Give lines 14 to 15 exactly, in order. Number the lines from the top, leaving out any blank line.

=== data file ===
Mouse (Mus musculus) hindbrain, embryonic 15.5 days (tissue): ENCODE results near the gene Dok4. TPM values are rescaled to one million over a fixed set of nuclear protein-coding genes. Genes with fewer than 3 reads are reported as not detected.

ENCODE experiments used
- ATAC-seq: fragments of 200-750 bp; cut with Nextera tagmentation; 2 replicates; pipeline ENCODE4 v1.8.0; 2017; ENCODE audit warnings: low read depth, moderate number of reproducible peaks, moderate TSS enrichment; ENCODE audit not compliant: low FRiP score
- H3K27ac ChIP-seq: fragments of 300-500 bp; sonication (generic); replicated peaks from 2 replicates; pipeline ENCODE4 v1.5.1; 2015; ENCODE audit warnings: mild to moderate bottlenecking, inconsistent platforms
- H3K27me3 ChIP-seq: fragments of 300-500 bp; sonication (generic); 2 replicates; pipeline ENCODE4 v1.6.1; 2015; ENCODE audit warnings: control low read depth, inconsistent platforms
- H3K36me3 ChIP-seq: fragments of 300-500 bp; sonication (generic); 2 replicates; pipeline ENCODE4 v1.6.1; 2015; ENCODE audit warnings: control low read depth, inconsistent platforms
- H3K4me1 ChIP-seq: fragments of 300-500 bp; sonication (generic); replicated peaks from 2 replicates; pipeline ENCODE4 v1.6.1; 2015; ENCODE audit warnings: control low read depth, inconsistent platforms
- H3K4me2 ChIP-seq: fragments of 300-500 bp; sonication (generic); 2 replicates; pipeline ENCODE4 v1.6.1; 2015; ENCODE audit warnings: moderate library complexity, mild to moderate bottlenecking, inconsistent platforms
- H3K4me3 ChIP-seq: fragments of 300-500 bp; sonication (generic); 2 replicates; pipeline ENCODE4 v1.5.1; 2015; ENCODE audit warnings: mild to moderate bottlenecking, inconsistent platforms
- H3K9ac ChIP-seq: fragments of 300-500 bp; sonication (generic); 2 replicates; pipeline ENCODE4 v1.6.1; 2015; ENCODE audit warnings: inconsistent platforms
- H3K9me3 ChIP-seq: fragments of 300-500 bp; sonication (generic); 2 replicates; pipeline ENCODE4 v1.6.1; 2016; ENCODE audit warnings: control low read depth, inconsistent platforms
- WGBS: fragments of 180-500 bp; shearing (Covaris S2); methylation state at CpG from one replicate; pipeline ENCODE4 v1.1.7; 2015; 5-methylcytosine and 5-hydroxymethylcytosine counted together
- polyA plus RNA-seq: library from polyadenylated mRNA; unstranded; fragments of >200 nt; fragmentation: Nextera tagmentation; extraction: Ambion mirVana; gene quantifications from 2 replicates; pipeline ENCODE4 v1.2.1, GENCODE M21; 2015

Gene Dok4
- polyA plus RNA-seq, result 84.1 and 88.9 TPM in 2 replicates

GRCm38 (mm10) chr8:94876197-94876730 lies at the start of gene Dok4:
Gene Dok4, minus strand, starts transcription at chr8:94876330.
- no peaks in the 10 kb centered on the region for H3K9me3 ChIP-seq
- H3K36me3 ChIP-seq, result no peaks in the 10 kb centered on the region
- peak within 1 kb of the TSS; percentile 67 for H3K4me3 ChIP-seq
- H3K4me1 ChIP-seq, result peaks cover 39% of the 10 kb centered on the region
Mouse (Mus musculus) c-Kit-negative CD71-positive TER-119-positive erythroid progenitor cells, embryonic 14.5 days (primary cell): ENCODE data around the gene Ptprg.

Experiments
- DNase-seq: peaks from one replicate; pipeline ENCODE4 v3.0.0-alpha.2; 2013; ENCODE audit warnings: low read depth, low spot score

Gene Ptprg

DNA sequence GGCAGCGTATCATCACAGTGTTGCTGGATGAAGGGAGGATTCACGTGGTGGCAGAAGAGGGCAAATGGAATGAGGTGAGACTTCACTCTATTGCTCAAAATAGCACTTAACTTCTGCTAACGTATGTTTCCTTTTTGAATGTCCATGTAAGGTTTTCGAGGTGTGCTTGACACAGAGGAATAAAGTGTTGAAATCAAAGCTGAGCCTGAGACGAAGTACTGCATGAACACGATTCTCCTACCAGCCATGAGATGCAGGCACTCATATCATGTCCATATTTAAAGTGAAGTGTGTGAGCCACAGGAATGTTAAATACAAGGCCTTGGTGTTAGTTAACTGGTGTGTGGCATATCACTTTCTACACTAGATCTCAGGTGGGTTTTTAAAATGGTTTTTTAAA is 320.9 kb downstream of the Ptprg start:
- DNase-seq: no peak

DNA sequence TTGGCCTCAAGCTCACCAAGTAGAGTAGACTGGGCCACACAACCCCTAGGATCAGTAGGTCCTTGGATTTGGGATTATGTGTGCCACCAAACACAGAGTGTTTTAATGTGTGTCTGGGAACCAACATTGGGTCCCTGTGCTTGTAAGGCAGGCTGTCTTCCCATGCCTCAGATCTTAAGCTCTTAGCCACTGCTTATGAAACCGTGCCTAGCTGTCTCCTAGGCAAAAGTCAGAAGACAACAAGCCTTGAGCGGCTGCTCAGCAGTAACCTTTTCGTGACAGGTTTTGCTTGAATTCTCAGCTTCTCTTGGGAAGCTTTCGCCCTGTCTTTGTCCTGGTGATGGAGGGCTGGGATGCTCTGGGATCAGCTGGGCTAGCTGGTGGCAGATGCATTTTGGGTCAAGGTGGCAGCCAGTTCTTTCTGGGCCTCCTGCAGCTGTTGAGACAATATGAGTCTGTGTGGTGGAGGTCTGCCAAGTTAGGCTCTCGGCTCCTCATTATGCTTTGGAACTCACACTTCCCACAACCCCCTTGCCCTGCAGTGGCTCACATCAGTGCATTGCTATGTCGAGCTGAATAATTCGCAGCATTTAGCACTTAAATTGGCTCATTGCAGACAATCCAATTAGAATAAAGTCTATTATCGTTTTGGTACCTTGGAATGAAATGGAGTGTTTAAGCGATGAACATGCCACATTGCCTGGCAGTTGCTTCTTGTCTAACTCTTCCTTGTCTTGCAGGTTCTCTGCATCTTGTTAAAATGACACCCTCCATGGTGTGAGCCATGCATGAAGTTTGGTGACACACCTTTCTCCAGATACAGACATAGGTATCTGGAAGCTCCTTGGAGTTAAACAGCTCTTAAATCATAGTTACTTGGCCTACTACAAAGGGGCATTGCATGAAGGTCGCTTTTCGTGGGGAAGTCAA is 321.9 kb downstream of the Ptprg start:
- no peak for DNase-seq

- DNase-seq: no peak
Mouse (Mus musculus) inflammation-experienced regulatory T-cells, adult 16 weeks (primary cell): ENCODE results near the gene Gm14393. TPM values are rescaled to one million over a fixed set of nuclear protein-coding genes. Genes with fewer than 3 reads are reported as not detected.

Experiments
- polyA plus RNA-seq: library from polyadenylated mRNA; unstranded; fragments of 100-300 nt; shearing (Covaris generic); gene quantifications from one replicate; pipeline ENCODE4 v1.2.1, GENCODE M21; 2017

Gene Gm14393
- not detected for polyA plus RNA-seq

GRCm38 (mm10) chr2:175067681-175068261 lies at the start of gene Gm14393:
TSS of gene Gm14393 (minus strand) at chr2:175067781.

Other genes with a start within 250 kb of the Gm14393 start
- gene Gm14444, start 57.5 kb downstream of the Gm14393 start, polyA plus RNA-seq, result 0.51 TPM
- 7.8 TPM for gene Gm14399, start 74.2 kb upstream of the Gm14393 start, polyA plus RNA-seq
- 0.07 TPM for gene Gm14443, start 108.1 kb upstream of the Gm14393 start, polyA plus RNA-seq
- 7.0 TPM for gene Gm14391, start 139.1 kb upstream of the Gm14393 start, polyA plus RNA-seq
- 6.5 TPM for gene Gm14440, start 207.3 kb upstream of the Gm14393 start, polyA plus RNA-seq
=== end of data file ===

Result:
Gene Dok4
- polyA plus RNA-seq, result 84.1 and 88.9 TPM in 2 replicates